Virologists at the Catholic University of Leuven in Belgium have tested the effectiveness of two drugs popular in use against coronavirus: hydroxychloroquine and favipiravir. The test results, published in the journal Proceedings of the National Academy of Sciences, showed that the former is useless in the fight against COVID-19, while the latter is effective only in high doses. This was announced in a press release on MedicalXpress.
The researchers infected SARS-CoV-2 hamsters in two ways: one animal was injected with a large dose of the virus in the nose, and others were placed in the same cage with the infected animal. Medication was started one hour before direct infection or the day before contact with an infected hamster. Four days after contact or dose of the pathogen, the level of virus in the body was measured in the animals.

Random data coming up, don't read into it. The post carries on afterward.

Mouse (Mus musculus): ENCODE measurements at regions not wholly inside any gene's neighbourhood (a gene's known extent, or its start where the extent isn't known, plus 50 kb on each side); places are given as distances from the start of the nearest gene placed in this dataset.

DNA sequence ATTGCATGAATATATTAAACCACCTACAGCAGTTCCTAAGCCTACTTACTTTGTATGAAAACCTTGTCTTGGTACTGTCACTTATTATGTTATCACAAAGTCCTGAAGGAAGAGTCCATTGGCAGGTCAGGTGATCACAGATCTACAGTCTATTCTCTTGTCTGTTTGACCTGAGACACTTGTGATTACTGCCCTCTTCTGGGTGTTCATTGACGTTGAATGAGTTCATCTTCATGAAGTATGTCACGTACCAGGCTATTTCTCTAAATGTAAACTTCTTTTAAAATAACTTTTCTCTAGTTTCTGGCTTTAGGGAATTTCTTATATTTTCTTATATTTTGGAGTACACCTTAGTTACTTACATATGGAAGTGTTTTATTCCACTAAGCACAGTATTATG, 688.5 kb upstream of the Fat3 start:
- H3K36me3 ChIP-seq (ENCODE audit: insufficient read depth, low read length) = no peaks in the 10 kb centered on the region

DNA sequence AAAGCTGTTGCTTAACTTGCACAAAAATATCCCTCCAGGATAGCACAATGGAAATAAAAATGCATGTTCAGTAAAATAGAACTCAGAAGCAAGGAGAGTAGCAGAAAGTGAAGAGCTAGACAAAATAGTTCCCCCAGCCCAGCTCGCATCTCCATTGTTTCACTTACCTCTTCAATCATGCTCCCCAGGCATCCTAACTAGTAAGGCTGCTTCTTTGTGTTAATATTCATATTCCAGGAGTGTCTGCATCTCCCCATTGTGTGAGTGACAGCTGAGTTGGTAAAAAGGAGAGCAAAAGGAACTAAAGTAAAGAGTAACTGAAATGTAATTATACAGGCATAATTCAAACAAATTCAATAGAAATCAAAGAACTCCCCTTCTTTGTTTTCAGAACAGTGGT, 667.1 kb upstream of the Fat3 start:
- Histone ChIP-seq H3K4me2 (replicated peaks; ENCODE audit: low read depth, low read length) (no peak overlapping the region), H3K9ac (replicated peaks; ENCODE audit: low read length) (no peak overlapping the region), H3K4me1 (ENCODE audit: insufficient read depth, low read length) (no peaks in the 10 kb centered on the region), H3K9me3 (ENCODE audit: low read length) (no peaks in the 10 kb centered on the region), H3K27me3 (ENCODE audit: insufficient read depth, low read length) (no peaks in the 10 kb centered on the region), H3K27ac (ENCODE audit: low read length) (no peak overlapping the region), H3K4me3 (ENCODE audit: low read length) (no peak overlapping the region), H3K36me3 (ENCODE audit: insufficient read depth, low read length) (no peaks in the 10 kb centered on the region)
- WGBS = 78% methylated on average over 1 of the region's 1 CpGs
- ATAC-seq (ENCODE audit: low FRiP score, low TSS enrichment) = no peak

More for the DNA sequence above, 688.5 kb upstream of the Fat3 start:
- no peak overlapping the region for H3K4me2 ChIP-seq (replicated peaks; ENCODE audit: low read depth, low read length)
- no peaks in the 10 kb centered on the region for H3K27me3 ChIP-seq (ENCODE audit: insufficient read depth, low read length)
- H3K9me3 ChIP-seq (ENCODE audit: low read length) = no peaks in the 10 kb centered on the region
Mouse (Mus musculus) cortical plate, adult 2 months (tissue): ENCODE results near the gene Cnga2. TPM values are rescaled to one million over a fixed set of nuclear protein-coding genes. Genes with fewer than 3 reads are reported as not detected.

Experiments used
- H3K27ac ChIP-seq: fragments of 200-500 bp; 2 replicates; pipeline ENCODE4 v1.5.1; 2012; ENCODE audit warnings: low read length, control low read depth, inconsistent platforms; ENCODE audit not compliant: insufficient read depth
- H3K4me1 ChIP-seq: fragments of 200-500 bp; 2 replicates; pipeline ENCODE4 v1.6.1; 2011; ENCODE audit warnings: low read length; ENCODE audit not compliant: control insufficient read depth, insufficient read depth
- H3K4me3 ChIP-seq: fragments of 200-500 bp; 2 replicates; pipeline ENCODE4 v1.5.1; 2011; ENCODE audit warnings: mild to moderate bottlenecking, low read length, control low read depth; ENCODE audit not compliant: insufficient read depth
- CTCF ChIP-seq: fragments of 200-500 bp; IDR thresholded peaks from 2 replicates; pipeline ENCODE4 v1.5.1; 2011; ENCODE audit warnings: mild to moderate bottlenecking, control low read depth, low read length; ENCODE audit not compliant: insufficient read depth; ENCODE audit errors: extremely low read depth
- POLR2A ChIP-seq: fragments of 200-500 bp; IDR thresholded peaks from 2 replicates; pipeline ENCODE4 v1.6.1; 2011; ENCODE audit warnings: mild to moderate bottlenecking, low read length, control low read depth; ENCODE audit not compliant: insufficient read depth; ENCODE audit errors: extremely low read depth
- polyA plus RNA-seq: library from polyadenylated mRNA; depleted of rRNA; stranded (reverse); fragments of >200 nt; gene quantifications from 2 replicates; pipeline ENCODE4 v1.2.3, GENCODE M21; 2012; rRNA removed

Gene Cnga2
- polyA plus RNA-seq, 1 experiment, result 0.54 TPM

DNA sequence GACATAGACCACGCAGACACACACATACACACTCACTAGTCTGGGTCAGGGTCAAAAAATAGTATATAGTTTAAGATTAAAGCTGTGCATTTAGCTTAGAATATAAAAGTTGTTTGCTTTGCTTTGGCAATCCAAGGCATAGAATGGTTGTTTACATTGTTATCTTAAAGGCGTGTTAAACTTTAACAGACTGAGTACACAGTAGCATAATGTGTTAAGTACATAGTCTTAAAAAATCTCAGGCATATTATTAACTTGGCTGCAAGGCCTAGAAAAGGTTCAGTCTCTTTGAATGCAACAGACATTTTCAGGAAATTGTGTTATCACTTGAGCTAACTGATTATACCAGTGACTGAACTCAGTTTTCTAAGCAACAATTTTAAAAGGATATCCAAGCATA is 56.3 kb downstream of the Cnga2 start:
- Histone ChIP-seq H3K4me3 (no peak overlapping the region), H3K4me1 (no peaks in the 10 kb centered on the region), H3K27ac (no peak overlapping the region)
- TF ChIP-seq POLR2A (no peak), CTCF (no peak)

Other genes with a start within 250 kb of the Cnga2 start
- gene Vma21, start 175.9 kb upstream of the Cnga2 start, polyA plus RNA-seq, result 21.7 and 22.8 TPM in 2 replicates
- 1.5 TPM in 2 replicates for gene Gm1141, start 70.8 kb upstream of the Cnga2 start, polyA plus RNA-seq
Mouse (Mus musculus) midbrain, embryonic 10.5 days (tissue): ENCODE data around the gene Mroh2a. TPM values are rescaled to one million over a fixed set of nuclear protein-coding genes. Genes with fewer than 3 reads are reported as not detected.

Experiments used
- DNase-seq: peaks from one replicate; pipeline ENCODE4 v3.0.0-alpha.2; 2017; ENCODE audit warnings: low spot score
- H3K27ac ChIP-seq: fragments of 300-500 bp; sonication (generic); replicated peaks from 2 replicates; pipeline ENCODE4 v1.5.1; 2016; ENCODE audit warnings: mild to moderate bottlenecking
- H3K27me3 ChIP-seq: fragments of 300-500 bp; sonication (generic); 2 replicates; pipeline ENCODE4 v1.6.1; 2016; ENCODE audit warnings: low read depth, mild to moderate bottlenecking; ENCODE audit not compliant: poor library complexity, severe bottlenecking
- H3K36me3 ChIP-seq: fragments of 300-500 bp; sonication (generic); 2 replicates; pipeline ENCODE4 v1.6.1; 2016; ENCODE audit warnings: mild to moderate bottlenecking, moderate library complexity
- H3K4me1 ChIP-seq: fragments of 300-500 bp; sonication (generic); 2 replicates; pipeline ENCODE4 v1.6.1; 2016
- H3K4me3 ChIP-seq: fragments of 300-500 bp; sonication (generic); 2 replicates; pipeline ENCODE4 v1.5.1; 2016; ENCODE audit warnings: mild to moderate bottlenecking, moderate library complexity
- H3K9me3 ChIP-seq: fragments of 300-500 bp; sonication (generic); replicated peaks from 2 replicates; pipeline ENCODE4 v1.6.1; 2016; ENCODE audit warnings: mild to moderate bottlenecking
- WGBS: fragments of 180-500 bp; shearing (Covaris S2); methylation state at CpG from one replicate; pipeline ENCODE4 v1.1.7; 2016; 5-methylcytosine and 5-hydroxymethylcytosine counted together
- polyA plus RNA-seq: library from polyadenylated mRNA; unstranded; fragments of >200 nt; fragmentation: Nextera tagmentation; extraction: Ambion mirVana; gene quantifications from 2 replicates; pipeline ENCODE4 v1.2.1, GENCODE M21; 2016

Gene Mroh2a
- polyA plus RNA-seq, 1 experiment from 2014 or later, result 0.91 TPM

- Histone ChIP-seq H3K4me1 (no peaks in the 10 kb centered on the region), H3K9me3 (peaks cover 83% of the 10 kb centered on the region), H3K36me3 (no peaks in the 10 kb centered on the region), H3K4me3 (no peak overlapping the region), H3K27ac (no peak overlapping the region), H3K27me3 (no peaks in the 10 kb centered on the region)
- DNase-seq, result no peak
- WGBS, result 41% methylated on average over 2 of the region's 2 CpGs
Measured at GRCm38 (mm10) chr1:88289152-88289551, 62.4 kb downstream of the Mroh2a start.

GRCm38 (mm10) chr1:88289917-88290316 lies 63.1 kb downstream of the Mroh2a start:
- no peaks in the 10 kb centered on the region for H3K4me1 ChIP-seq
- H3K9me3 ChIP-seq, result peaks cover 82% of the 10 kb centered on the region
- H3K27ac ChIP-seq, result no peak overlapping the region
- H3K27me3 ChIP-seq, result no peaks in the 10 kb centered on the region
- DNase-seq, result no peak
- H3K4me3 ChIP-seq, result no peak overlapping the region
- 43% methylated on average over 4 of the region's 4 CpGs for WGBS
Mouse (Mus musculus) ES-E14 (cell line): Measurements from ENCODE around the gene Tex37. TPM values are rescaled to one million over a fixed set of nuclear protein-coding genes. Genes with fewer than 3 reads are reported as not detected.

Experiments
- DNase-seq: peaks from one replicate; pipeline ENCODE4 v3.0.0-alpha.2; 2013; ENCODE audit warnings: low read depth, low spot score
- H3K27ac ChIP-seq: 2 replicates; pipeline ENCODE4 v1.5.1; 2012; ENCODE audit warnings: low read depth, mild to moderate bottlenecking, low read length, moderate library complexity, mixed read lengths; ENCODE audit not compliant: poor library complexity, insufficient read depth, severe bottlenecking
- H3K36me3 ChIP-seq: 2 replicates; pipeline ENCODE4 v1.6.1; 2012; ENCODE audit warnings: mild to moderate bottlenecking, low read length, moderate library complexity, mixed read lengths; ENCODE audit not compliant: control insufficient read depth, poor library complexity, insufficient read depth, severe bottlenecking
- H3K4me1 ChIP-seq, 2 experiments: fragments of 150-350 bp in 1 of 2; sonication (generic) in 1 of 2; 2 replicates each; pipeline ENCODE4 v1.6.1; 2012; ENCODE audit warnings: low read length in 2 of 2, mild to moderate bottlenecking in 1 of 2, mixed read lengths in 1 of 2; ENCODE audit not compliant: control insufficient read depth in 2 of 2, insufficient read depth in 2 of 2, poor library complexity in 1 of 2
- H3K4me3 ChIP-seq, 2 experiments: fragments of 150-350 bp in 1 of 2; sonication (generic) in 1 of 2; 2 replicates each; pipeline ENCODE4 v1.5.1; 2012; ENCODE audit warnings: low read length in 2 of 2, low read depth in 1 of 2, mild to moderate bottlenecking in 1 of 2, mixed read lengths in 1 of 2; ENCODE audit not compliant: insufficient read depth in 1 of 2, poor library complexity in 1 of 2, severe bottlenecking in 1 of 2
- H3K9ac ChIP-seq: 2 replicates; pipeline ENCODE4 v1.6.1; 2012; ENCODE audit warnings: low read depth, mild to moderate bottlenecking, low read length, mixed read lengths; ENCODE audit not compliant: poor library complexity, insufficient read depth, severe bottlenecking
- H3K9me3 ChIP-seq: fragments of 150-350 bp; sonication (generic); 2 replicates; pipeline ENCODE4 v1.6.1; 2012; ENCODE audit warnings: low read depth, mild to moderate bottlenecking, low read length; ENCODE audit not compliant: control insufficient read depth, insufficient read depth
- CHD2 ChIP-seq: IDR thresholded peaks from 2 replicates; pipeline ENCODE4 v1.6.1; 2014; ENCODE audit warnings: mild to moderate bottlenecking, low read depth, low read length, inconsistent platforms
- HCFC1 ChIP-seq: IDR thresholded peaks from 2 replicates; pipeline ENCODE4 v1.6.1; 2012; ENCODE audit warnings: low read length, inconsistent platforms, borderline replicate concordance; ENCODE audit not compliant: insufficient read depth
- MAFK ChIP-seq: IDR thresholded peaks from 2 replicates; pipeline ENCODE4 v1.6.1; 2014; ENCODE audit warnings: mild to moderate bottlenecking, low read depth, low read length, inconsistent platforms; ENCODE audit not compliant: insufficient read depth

Hydroxychloroquine did not work, and scientists do not recommend further research on this drug as an anti-coronavirus drug. However, high doses of favipiravir, used in Japan to treat influenza, have reduced the virus levels in animals to almost zero. Low doses did not have the same effect.
Further research will need to determine if people can tolerate high doses of favipiravir, and if it will be as effective in humans, the scientists said.